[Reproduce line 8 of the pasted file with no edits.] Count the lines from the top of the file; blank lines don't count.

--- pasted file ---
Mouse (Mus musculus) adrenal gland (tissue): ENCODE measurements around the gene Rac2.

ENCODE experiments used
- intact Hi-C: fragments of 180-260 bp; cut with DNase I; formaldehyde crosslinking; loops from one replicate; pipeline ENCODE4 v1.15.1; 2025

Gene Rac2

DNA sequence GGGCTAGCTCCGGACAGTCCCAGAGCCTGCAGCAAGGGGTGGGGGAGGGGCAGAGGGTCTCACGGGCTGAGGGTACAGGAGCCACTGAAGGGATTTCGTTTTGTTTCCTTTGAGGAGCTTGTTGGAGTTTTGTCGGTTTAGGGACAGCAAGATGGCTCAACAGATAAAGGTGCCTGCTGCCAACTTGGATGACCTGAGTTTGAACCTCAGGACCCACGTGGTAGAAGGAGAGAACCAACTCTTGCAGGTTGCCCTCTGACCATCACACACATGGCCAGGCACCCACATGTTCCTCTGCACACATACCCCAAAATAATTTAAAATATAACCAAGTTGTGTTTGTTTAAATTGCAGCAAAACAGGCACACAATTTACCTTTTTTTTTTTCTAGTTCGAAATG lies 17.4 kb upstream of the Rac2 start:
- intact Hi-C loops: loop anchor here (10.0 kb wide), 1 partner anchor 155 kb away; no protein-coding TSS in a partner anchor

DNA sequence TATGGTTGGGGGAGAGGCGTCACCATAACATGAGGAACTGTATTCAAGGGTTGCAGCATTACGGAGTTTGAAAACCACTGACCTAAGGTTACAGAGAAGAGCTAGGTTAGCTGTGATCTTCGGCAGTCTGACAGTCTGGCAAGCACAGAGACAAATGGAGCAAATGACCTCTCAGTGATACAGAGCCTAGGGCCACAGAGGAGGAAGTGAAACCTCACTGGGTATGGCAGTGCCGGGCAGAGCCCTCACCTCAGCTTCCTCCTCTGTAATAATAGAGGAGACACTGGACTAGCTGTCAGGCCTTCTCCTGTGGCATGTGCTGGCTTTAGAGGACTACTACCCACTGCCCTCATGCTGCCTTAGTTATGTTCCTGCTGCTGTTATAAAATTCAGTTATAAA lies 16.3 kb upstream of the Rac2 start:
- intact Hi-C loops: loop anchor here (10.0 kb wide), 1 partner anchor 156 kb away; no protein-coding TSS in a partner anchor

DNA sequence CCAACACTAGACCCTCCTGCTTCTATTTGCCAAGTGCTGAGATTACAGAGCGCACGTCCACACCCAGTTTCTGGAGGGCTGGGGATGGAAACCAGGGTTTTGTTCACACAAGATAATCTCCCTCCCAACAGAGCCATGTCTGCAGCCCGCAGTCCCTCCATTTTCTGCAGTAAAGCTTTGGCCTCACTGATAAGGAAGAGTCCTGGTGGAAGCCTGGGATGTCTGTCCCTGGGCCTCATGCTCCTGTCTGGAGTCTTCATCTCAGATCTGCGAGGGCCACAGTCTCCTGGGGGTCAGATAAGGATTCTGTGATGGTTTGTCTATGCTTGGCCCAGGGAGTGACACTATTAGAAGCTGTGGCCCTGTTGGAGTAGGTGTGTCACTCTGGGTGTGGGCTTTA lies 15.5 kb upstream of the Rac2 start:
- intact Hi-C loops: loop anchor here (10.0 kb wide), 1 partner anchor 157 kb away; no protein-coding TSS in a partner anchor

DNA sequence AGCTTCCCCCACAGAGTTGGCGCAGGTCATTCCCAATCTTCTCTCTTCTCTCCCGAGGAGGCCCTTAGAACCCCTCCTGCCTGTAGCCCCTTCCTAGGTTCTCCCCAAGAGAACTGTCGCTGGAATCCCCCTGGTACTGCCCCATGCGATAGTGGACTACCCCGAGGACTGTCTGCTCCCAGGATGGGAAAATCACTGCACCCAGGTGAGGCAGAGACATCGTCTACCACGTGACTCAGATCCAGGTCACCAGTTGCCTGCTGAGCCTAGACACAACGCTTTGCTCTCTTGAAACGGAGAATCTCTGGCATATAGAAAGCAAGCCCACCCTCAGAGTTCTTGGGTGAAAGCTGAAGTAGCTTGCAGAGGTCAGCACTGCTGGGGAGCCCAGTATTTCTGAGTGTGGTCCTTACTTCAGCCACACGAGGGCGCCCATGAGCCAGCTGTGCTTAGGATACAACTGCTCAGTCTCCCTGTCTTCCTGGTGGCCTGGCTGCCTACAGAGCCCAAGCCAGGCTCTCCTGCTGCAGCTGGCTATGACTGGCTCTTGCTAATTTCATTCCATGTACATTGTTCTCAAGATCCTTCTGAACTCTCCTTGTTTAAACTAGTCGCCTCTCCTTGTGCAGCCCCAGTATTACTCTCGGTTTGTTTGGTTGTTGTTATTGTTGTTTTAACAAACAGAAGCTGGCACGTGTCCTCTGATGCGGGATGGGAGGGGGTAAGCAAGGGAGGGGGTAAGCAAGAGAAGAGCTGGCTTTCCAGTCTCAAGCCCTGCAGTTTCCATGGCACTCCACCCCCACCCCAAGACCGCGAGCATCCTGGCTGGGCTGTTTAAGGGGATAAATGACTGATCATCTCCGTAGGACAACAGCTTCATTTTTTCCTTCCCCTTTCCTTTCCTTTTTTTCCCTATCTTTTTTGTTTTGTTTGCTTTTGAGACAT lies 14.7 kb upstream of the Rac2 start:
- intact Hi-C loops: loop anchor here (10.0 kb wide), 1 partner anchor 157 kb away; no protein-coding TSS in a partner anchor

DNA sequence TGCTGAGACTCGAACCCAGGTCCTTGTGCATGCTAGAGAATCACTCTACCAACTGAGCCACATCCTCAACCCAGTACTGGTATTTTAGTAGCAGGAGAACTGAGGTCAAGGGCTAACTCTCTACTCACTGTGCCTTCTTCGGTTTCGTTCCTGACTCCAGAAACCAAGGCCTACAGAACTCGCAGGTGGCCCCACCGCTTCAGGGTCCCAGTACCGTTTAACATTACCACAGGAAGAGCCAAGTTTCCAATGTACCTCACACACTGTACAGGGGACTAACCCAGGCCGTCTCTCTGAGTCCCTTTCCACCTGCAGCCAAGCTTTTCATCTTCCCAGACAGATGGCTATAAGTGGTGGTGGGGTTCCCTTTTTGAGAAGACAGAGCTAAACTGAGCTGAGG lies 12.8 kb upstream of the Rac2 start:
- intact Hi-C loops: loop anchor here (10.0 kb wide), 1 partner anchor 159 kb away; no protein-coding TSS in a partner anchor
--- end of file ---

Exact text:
- intact Hi-C loops: loop anchor here (10.0 kb wide), 1 partner anchor 156 kb away; no protein-coding TSS in a partner anchor